Bubba Khan

The man standing proudly by his taxi is the sweet caring person I use as driver, Bubba Khan.  He insisted on also taking a picture of me.

Bubba Khan’s name is Mohammed Latif Khan.  He came to Saudi Arabia in 1978 from Pakinstan to work as a labourer.  He then spent 3 years working in the oil fields as a welder followed by 9 years with a different company as a welder and a crane operator.  He has been a taxi driver for the last 22 years.  He has been a driver for many of the girls in the compound over the past few years.  He still keeps in touch with most of them sending Christmas greetings and a quick message to say hello and ask about their families.  He has made our lives much easier.  We can trust him and send him to run errands for us if something can only be done during working hours (and we are at work).  When there were a lot of people who used him still in Saudi, we would try and organize our schedules around each other, sometimes dropping a couple off somewhere while the other goes and runs their errands.

During his time here he has sent enough money home to support his large family with 7 children.  He goes on vacation for 6 months every two – three years.  I will miss Bubba Khan too much when I leave however I can’t help but be happy for him as so many of the regular girls have left he is starting to think, after nearly 35 years in Saudi Arabia, it is time to go home.

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Saudi Arabian Cultural Night

Held at the French consular general residence.  The Saudi cultural night featured traditional music, dance, and information.

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Click the links below to see three videos, two with traditional dance, one with a musical instrument called an oud.

 

 

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The Rehabilitation Department

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The OT team in April.  We have doubled in size since then.  However, the OT team is also transient, half the people in this picture have left or are leaving.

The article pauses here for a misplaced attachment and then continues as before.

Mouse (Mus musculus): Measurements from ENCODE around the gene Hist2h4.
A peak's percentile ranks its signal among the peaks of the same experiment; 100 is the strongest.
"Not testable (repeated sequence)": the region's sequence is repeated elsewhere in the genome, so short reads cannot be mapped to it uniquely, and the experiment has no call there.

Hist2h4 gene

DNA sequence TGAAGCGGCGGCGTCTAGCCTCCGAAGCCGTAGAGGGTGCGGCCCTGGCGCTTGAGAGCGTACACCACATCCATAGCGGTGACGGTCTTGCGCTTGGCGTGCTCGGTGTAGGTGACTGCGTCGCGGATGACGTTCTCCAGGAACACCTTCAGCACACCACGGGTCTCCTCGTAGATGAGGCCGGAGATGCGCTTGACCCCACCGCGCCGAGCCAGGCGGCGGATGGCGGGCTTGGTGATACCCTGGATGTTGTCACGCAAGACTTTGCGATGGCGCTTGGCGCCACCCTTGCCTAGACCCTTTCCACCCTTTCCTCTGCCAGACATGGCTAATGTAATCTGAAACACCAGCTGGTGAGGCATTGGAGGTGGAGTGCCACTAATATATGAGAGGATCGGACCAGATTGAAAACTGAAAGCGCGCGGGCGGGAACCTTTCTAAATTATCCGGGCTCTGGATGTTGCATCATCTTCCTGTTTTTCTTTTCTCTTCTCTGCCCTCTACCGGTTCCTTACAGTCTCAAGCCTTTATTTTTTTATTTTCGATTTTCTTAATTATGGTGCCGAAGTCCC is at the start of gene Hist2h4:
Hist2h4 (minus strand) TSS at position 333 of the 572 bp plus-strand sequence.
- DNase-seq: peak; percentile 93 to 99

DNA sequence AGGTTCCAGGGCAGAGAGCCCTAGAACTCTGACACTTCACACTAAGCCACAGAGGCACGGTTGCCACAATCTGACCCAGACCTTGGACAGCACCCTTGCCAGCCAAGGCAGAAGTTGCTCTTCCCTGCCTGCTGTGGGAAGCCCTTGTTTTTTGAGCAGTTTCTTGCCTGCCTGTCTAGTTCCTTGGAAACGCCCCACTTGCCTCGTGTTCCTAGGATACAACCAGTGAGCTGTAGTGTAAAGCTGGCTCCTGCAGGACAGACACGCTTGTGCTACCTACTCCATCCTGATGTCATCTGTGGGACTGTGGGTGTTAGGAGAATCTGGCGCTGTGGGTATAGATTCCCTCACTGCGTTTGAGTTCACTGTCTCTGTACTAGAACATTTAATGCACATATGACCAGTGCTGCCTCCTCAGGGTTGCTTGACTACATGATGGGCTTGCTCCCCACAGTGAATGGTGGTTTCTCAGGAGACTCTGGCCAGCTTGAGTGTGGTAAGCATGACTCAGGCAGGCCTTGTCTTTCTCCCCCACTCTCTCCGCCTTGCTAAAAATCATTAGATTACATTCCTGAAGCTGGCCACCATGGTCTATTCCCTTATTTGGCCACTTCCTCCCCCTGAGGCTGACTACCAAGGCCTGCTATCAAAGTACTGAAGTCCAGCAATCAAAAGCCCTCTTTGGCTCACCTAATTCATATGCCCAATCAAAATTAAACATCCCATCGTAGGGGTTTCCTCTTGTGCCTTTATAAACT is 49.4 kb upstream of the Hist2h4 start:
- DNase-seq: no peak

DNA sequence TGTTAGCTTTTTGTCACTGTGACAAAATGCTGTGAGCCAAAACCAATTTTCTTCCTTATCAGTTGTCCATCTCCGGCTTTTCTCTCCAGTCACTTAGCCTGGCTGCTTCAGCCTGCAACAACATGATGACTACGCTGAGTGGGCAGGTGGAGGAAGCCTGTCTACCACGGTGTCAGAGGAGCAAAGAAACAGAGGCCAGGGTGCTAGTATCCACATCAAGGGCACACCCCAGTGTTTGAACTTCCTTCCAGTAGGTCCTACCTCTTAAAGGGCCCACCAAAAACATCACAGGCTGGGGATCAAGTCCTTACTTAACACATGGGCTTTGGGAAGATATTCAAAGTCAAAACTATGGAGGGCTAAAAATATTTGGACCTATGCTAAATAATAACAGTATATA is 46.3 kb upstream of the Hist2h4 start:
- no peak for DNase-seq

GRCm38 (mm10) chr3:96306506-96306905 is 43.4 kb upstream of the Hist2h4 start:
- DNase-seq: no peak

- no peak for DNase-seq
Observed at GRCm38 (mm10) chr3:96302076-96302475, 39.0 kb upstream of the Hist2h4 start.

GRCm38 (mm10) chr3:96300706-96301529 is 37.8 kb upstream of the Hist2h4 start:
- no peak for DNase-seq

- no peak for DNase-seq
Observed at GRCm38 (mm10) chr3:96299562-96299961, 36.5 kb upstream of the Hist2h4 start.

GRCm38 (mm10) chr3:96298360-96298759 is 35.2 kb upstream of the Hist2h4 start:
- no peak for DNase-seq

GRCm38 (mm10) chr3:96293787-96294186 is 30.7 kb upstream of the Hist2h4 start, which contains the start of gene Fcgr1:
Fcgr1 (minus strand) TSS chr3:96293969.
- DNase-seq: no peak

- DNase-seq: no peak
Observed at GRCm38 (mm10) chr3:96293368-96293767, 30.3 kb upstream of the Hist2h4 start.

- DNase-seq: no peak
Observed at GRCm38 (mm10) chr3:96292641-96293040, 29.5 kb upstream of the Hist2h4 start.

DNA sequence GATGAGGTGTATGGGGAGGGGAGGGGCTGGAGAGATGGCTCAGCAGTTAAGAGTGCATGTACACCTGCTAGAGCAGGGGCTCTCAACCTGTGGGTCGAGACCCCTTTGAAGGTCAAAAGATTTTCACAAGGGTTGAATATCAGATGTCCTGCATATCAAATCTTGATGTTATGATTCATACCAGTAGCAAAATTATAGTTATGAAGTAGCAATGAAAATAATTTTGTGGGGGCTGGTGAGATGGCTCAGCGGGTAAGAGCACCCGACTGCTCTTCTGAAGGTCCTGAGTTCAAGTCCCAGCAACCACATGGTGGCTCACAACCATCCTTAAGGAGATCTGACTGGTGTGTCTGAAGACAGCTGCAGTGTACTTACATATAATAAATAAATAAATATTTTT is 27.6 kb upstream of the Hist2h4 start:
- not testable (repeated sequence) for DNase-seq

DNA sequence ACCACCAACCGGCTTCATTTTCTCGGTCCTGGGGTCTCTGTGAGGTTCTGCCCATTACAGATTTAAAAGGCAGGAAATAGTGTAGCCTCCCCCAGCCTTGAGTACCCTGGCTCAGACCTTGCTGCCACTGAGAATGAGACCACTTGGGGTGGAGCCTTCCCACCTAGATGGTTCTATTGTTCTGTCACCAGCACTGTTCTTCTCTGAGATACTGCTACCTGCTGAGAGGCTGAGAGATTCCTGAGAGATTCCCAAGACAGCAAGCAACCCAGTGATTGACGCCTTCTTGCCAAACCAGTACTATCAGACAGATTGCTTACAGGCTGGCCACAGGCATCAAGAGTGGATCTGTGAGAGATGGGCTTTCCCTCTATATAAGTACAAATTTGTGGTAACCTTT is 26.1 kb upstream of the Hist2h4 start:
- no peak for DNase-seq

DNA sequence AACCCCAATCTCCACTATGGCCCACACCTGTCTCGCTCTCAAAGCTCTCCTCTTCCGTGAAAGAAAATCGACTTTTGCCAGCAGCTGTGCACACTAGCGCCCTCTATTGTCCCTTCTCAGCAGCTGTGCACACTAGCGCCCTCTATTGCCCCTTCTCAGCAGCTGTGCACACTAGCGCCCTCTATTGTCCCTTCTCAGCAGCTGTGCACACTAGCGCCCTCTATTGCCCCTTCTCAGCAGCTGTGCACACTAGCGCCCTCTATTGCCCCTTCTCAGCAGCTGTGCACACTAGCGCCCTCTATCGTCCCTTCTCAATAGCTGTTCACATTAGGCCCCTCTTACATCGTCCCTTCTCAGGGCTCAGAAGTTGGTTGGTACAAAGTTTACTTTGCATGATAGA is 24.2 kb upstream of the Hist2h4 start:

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Above left: Hard at work in the OT office.  There are 7 computers crammed into a small area.  Above right: One of the 3 physio offices. The OT offices are at the end of the corridor.  When patients come in they are greeted by one of the five receptionists who is not interpreting for us at that time.  Two are male and three female, for the most part our female patients are ok with male interpreters but occasionally they request a female.  It is more comfortable if all the people in the room are female because then the women can take off their niquabs and I can take off my lab coat if the child is freaking out seeing another ‘Dr.’.

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Above: Two of the five OT treatment rooms, the splinting area and team building.

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The OT team.  We are full staffed in this picture which was taken two weeks ago.  There are 10 OTs, 1 OTA, and 3 OT interns.  The interns are Saudi nationals who have scholarships from the government to study occupational therapy abroad.  When most of them return, they will work as an OT for a year or two then become teachers in the soon to be developed Occupational Therapy department.  We have since lost 2 OTs, 1 to complete her Masters in Pennsylvania on a scholarship.  The other to either begin studies in the United States or find a job in Canada.  And in 2 weeks time I will also say farewell.